After the death of Prophet Muhammad, Othman, the third Khalif ("Leader") of the Muslim community, was concerned that several variant versions of the Koran ("Quran") were circulating. He gathered scholars together to compile a definitive text in 651. All other Korans were to be handed in, burnt and replaced by a copy of the new text. Othman's text, known as the Holy Koran Mushaf of Othman, has been the definitive version of the Koran from that day to present.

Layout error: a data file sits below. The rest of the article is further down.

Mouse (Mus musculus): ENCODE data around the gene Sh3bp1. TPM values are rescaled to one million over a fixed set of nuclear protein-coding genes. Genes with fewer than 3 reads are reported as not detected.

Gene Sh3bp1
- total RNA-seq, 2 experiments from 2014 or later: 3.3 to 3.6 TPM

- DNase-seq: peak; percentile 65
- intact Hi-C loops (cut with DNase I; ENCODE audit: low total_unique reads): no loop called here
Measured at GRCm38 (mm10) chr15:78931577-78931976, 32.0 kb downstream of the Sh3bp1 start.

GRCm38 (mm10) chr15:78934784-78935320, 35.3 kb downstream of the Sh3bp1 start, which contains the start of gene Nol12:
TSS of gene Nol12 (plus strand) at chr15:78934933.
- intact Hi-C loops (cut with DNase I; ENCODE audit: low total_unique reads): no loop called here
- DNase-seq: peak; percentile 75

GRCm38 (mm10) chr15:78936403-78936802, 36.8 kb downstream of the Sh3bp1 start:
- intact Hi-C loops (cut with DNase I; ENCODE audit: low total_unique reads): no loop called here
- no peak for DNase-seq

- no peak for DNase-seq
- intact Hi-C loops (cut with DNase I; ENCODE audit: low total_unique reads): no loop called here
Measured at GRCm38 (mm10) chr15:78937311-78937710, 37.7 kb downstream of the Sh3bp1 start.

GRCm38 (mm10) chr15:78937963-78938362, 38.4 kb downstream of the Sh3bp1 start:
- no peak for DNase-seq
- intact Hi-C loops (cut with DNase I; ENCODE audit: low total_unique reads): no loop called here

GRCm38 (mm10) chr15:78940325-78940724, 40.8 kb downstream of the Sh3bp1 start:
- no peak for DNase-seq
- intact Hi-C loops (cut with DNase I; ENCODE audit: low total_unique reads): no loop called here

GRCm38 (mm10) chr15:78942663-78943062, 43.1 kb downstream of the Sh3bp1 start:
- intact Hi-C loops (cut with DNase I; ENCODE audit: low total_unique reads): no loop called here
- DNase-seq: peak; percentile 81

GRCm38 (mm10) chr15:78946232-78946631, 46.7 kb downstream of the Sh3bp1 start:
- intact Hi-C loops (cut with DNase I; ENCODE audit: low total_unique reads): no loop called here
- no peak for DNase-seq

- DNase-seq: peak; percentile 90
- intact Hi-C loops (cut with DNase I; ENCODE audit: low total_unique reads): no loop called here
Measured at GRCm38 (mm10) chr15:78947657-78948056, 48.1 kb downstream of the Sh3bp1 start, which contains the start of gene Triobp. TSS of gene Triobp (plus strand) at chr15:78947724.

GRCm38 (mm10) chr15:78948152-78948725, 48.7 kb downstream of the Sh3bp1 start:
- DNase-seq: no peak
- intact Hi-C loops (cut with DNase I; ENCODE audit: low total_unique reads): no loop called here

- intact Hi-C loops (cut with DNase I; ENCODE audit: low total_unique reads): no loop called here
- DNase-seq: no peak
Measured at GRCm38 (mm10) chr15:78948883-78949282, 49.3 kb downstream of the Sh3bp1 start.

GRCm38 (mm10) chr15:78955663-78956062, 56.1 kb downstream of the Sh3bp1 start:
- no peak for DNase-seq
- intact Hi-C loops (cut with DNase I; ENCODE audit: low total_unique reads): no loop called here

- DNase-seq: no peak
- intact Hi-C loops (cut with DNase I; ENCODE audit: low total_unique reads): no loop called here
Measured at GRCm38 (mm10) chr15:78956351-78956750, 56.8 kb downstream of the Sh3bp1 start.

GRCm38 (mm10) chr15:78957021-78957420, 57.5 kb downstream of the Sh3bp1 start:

The Koran contains a universal code of human conduct. It recounts the creation of the World, the stages of the divine revelation, and the place of mankind in the universe and in relation to the Creator. It plays a crucial role in shaping world history and is regarded as profoundly significant by large numbers of people throughout the world. The copy of the Koran inscribed in the International Memory of the World Register in 1997 is the oldest copy of the Koran in existence, being the only survivor of the very first batch of the definitive texts. Othman was reading it when he was assassinated in 656, and his blood flowed out over the pages of the book.